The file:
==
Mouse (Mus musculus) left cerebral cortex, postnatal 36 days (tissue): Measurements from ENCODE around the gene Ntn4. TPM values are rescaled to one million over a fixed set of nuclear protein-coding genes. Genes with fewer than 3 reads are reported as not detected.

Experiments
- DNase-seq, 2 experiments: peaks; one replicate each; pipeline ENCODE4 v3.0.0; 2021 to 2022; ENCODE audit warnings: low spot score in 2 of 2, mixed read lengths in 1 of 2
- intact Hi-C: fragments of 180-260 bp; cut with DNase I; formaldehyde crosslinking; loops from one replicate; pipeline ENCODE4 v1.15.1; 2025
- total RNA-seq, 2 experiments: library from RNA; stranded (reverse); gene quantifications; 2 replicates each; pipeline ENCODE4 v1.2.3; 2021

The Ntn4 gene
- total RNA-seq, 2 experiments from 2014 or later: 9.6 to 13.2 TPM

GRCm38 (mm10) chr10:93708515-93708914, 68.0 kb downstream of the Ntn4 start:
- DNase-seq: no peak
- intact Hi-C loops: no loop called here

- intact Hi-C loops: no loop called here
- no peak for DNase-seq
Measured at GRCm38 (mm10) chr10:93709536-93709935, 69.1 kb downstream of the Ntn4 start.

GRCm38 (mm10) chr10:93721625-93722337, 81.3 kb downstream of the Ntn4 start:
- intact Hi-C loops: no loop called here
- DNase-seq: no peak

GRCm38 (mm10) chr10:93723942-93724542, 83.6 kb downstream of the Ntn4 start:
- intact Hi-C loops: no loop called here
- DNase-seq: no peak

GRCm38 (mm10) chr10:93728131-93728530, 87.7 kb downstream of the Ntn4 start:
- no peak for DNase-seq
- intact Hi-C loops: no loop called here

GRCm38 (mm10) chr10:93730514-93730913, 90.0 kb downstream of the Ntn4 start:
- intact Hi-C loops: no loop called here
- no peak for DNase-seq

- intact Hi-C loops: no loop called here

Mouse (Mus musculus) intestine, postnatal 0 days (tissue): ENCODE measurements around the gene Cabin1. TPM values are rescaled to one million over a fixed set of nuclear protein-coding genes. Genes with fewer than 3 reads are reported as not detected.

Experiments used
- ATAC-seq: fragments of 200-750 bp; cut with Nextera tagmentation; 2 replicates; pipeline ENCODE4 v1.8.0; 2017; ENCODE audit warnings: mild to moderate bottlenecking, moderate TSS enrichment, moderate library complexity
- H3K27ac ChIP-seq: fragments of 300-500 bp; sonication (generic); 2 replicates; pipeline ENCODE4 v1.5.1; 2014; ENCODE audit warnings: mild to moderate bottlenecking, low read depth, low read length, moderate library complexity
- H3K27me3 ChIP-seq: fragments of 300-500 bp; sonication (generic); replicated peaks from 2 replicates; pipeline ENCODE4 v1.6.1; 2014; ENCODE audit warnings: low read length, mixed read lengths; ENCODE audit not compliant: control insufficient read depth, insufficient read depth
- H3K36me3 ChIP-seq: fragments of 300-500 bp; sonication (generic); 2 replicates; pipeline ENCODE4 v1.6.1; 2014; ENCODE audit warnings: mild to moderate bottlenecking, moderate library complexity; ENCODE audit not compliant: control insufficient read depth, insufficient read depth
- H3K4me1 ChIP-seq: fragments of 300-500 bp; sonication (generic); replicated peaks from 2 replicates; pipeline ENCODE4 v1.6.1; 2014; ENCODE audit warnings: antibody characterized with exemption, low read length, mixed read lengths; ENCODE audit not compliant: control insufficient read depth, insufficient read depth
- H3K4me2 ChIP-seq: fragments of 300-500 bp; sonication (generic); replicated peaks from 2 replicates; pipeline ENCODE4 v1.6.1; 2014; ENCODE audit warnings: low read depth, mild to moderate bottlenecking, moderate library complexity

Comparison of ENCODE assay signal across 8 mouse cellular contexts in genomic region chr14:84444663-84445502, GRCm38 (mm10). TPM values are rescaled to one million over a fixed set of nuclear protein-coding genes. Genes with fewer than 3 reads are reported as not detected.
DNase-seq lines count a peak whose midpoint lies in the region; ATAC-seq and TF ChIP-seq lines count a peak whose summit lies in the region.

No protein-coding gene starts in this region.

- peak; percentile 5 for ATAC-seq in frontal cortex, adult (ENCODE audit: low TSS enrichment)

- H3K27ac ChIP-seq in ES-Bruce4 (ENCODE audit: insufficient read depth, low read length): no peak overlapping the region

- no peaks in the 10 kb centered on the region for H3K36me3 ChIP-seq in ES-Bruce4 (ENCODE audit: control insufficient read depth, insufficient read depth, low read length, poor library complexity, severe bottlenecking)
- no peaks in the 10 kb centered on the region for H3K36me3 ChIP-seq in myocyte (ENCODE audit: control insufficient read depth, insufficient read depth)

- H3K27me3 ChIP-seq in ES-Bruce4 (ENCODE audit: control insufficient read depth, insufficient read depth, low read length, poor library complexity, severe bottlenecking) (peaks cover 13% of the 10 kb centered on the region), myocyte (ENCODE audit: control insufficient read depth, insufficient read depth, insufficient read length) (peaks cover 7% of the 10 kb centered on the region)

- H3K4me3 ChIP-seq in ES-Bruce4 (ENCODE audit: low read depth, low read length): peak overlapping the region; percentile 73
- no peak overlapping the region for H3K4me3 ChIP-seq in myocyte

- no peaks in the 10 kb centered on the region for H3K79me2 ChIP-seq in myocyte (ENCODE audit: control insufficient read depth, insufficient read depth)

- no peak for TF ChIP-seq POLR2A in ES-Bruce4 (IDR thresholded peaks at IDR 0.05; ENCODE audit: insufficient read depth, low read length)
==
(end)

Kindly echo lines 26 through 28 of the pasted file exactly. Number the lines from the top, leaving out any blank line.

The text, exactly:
- intact Hi-C loops: no loop called here

Mouse (Mus musculus) intestine, postnatal 0 days (tissue): ENCODE measurements around the gene Cabin1. TPM values are rescaled to one million over a fixed set of nuclear protein-coding genes. Genes with fewer than 3 reads are reported as not detected.

Experiments used